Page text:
I am excited to be teaching two courses at the Shoals Marine Lab this summer:
I accepted a 1 year position at Baylor University to work with Steve Trumble (physiologist) and Sascha Usenko (environmental chemist) to learn the ropes and contribute to their whale earplug project. They have developed a method to examine lifetime stress, reproductive, and contaminant exposure histories using the earplug as a model tissue. Baleen whales accumulate wax in their ear canal (which is closed to the external environment and never gets cleaned out with a Qtip!) and in many species this wax plug forms annual growth layers. The layers, or lamina, can be sampled to generate chemical profiles that represent the whale’s entire life. This has major implications for learning about stress levels, especially for species that encounter ship noise, oil and gas exploration or chemical exposure. The focus of my work will be on an earplug collected from a bowhead whale. For my part, I’m interested to learn how to measure these new [to me] markers and hope to use these skills in my ongoing work looking at chemical profiles in baleen.
Bowhead whale art via 33rdsquare.
A: Diagram of whale earplug (d) that sits next to the earbone structure (b) in the skull (a). From Trumble et al. 2013 PNAS.
Last week, I took a stroll down the Rose Kennedy Greenway in downtown Boston, and loved checking out the carousel, featuring all local species.
“Newburyport Artist Jeff Briggs designed and sculpted a one-of-kind carousel for Boston’s Rose F. Kennedy Greenway. His challenge was to create decorations and rides inspired by the ‘land, sea and air’ of the New England environment. Boston schoolchildren were also asked to make drawings of the animals they would like to see on the carousel. Their drawings served as the inspiration for many of the fourteen unique characters that Jeff brought to life, including a sea turtle, a grasshopper, a barn owl, a codfish and a whale. The finishing touch for each animal was a bright, kid-pleasing paint job by artist Bill Rogers, a longtime collaborator.”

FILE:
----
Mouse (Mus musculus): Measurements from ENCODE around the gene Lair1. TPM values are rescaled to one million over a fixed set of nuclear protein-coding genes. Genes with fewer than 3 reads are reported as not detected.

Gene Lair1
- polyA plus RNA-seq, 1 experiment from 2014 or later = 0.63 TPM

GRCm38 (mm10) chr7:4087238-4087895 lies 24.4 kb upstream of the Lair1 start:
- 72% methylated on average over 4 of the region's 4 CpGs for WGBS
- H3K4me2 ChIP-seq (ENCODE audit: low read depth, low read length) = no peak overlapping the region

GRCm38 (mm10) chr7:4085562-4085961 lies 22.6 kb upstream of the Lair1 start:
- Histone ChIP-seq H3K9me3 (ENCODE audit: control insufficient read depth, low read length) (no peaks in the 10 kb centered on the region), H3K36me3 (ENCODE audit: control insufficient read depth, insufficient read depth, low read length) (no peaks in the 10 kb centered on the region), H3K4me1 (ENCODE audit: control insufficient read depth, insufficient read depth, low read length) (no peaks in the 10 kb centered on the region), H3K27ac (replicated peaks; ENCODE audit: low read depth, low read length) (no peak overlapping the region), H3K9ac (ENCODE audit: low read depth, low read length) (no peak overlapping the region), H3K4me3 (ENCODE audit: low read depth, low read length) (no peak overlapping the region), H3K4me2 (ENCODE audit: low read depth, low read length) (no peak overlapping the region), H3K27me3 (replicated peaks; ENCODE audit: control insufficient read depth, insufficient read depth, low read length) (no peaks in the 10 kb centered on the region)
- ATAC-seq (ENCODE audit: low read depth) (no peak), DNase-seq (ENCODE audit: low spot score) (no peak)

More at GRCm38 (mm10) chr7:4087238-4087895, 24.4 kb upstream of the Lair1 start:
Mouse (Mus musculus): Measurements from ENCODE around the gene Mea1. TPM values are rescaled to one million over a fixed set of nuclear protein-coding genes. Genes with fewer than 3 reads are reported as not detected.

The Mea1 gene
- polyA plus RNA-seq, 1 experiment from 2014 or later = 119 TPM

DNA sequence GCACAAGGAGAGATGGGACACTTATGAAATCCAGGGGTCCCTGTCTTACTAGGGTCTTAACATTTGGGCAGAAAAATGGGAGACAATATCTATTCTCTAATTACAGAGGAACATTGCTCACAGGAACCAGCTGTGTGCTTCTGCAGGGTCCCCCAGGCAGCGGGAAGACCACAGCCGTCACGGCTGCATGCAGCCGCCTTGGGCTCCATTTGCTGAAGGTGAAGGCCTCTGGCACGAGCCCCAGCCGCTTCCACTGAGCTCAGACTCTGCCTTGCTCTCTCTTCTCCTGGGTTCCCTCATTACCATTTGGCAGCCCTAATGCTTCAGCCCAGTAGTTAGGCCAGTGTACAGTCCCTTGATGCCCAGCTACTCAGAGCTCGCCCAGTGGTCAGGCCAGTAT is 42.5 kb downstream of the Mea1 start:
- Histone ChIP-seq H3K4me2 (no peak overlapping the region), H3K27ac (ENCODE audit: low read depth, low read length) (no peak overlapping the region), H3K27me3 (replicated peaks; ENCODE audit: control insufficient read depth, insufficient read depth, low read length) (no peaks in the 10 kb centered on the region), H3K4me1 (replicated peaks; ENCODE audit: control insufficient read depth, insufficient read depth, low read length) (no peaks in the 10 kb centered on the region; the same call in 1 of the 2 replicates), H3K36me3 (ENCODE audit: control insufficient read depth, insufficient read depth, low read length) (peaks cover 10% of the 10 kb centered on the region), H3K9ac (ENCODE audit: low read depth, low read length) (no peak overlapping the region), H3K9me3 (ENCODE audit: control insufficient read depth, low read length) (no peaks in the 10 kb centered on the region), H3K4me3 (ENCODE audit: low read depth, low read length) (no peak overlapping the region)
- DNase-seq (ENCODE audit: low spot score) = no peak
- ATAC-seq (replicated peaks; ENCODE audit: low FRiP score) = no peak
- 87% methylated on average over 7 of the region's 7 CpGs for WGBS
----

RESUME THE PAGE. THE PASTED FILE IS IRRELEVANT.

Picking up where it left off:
See a short video, “Art in the Round” about the carousel.
Photos by N. Lysiak, Text by Tufts University, video via Audrey Harrer
My tour included visits to the main deck, Captain’s quarters, blubber room (pictured, where barrels of whale oil would have been stored), and the iron tryworks (where oil was rendered from blubber). It’s hard to imagine being at sea on a ship like this for years at a time. Short people definitely had an advantage. The final photo is a shot from the top of the Bunker Hill Monument, where you can see the Morgan and USS Constitution moored at the Charlestown Navy Yard.
The Charles W. Morgan is the last remaining vessel in the once prolific Yankee whaling fleet. During her 38th voyage, she is stopping at historic ports in New England, including Boston (via the Charlestown Navy Yard). The dockside exhibits, all fantastic, include an [to scale] inflatable sperm whale, demonstrations of barrel-making and coppersmith, coloring, sailor tattoos, and lots of history. The Morgan usually resides in Mystic, CT.
Map and b&w photo by Mystic Seaport
The [beloved] NOAA Ship Albatross IV was decommissioned in 2008, and eventually sold to the Universidad Autonoma de Tamaulipas in Mexico. Here is a video of the A4 arriving at the CIDIPORT Research Center. I had dreamed of purchasing this vessel, refitting it (Steve Zissou style), and using it as a charter vessel for all of my friends and colleagues. Some dreams are not meant to be…
via: Chris Tremblay
“Sea of Diamonds” is the tongue-in-cheek title of a memoir that my friend and colleague, John Nicolas, said he would write but never did. He was a long time marine mammal researcher for the Northeast Fisheries Science Center in Woods Hole, Vietnam veteran, and all around salty dog. Many fond memories were had at sea, sitting around the dinner table, and listening to him tell stories – he had a knack for stirring up all kinds of trouble. When I go to sea, those who knew him still have a great time reminiscing about his stories in the years since he passed. As this site is a venue for telling stories about going to sea to study whales, I couldn’t think of a more appropriate title.
After hosting a successful “365 project” wherein I posted a photo a day between August 2011-October 2012, this blog has been recommissioned. This site will now contain photos, journal entries from the field, and news related to marine mammal science and conservation biology. Check back often.